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  • Author or Editor: Anne Martin-Matthews x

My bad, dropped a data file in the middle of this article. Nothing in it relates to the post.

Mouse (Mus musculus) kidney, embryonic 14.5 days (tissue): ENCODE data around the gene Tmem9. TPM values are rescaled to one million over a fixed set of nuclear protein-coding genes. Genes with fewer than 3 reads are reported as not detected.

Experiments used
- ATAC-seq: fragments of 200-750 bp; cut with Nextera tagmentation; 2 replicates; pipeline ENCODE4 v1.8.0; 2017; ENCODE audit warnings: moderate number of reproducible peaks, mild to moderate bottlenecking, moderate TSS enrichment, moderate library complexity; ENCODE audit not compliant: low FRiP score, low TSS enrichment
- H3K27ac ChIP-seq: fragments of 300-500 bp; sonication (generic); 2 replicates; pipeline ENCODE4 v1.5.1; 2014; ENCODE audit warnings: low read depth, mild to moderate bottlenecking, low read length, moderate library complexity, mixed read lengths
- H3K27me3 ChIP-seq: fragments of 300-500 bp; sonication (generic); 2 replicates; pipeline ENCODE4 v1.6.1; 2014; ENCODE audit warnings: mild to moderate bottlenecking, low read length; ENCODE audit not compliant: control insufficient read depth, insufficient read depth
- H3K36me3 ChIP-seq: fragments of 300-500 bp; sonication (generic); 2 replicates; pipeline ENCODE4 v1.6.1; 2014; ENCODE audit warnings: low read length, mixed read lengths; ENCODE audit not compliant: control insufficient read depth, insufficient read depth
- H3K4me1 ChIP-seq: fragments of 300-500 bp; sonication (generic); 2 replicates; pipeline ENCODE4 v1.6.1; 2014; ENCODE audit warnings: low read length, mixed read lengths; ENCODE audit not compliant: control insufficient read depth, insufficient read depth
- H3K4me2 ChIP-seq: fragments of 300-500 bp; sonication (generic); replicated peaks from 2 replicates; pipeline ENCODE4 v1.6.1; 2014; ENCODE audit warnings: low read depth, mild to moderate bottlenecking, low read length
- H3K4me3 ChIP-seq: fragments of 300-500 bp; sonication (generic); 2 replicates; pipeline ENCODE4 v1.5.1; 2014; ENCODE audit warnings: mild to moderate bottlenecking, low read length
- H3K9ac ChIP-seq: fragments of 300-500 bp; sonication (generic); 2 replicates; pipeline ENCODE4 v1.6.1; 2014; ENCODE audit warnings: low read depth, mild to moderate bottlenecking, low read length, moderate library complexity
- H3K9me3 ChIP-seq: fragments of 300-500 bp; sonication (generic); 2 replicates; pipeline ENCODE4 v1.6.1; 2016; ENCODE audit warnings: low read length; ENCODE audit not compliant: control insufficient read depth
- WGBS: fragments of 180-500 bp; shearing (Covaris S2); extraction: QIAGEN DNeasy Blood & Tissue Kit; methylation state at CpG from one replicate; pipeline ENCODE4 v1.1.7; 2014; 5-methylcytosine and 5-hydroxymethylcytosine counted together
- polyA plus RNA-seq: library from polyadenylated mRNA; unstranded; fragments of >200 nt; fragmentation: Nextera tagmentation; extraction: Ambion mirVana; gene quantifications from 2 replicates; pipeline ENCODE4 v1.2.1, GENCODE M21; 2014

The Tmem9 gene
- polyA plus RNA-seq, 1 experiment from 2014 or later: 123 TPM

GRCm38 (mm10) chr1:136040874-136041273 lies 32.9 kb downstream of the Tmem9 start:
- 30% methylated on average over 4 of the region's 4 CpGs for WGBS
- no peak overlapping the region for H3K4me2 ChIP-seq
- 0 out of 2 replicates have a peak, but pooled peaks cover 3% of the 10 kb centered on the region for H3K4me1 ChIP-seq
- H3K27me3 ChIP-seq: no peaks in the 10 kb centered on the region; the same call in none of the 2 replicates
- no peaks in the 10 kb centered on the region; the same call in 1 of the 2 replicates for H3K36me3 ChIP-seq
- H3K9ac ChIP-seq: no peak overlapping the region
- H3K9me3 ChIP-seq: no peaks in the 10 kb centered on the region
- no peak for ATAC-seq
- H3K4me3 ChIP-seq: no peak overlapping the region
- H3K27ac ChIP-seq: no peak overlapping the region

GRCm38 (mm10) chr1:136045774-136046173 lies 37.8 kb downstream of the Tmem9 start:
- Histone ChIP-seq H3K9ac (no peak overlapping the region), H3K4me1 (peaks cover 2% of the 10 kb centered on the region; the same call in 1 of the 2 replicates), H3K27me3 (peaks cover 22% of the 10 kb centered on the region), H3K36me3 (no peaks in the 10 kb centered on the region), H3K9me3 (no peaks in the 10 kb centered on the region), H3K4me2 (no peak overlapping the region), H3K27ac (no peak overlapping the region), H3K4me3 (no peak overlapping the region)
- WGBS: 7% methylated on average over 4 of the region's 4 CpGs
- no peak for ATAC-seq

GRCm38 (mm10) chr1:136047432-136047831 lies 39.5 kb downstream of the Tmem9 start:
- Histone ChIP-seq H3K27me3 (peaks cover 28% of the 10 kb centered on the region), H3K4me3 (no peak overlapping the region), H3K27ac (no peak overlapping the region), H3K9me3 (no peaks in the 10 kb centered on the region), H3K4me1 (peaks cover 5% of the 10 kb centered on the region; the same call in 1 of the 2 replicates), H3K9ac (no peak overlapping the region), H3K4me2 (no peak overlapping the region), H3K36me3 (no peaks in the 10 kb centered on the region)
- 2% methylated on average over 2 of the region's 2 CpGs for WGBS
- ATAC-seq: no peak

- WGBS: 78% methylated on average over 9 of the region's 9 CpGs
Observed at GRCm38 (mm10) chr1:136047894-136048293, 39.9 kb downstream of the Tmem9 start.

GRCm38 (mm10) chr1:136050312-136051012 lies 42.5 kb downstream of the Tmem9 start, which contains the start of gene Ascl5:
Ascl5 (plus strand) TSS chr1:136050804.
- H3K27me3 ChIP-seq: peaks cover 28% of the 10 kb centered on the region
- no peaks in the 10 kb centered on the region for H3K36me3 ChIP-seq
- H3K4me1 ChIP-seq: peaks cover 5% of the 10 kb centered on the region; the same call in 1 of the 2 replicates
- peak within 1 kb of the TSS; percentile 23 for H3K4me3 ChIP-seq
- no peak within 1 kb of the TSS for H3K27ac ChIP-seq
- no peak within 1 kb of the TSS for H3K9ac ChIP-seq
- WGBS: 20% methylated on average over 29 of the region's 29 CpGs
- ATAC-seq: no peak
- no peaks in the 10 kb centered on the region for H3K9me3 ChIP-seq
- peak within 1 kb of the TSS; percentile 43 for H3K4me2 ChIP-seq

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This chapter looks at rural homecare and how living and working in a rural community can pose certain challenges to the delivery and receipt of homecare services. It shows that in very small places, the home support workers don’t have the same anonymity that workers in larger places have. The discussion determines that it is not unusual for older rural residents to have a home support worker who is the child of a close friend, a neighbour or even a relative. This chapter concludes that while formal home support services may not be as readily available in rural areas as in urban areas, there are issues that are specific to working, living, and receiving services in a rural context. Nevertheless, it is determined that rural places can still be supportive to ageing in a place. The presence or absence of formal services is not the sole indicator of the social vitality of rural communities, nor is it the only indicator of whether rural areas are indeed good places in which to grow old.

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